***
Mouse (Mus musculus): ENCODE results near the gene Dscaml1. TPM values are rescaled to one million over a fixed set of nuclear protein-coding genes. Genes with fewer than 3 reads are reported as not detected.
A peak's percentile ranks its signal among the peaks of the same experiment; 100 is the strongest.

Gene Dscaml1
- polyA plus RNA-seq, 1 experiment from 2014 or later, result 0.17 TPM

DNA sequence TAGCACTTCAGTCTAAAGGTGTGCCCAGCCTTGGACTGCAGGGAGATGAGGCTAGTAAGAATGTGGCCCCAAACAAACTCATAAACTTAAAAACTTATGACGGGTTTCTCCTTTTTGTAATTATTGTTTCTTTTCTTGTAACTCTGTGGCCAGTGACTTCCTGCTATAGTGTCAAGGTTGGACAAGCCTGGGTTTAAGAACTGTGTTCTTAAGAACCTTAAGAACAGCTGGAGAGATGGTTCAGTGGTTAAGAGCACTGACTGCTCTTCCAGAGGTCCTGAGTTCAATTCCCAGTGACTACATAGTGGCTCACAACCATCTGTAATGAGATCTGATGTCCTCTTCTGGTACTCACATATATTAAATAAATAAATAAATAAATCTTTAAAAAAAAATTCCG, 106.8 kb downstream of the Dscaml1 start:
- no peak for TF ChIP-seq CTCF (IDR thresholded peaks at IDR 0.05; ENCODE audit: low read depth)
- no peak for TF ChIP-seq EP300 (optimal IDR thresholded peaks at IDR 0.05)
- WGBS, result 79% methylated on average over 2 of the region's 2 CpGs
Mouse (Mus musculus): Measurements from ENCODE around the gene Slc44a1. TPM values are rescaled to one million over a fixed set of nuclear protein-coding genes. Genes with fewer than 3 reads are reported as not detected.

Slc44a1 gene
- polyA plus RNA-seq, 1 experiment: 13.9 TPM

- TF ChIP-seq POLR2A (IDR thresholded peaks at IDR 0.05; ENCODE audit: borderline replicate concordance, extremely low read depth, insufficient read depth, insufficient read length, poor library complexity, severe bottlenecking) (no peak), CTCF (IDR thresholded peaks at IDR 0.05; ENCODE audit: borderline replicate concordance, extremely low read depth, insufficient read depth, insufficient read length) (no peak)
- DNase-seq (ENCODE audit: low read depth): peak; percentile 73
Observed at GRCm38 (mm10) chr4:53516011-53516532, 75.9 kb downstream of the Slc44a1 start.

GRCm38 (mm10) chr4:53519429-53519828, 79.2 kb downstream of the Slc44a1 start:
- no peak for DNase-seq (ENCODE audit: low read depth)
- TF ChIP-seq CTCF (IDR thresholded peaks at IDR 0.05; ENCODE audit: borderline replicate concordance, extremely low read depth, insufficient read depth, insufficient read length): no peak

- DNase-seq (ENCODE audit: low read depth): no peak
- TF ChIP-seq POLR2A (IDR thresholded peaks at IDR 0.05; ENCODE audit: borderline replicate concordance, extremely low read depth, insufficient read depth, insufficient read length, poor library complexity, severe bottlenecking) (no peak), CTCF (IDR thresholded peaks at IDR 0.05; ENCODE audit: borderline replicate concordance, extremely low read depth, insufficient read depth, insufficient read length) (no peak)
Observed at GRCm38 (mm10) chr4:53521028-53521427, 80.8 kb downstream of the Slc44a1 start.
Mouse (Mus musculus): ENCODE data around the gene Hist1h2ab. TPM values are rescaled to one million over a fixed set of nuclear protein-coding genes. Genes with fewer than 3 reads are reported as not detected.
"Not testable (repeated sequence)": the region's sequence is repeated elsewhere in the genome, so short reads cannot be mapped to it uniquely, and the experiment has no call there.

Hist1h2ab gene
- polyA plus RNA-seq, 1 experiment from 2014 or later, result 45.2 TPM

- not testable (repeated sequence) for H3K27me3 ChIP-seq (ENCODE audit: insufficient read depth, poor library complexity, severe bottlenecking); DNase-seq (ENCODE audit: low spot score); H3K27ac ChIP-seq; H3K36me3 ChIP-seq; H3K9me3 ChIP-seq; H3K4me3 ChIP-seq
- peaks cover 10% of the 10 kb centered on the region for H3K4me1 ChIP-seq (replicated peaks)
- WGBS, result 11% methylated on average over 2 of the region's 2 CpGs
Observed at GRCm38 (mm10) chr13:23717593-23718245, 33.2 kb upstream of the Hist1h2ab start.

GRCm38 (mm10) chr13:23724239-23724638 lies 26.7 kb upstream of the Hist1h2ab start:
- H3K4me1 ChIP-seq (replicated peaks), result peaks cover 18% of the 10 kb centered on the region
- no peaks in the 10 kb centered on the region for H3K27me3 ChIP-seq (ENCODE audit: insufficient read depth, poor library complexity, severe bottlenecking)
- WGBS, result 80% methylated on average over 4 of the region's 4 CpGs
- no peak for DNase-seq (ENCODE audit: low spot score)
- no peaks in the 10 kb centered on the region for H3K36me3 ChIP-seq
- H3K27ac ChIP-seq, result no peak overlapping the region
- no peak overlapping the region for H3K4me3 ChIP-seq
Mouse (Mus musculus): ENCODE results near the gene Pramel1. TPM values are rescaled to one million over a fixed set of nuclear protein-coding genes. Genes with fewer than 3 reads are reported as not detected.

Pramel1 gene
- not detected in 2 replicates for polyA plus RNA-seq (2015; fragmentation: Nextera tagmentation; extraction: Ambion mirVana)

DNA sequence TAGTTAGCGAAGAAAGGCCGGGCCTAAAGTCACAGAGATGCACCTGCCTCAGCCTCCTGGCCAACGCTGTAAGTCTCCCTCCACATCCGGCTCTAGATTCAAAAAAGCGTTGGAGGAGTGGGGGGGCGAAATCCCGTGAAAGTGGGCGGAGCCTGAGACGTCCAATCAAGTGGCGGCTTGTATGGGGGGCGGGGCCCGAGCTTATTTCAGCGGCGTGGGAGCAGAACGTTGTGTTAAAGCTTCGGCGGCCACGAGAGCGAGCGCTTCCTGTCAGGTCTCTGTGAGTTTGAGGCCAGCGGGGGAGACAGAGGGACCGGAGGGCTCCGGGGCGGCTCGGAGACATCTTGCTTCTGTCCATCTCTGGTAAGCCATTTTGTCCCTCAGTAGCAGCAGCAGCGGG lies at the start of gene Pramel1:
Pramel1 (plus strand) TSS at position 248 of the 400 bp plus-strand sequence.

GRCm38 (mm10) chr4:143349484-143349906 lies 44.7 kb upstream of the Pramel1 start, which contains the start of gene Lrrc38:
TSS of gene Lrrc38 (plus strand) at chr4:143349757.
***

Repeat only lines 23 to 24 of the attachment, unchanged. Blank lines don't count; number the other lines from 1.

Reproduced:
Hist1h2ab gene
- polyA plus RNA-seq, 1 experiment from 2014 or later, result 45.2 TPM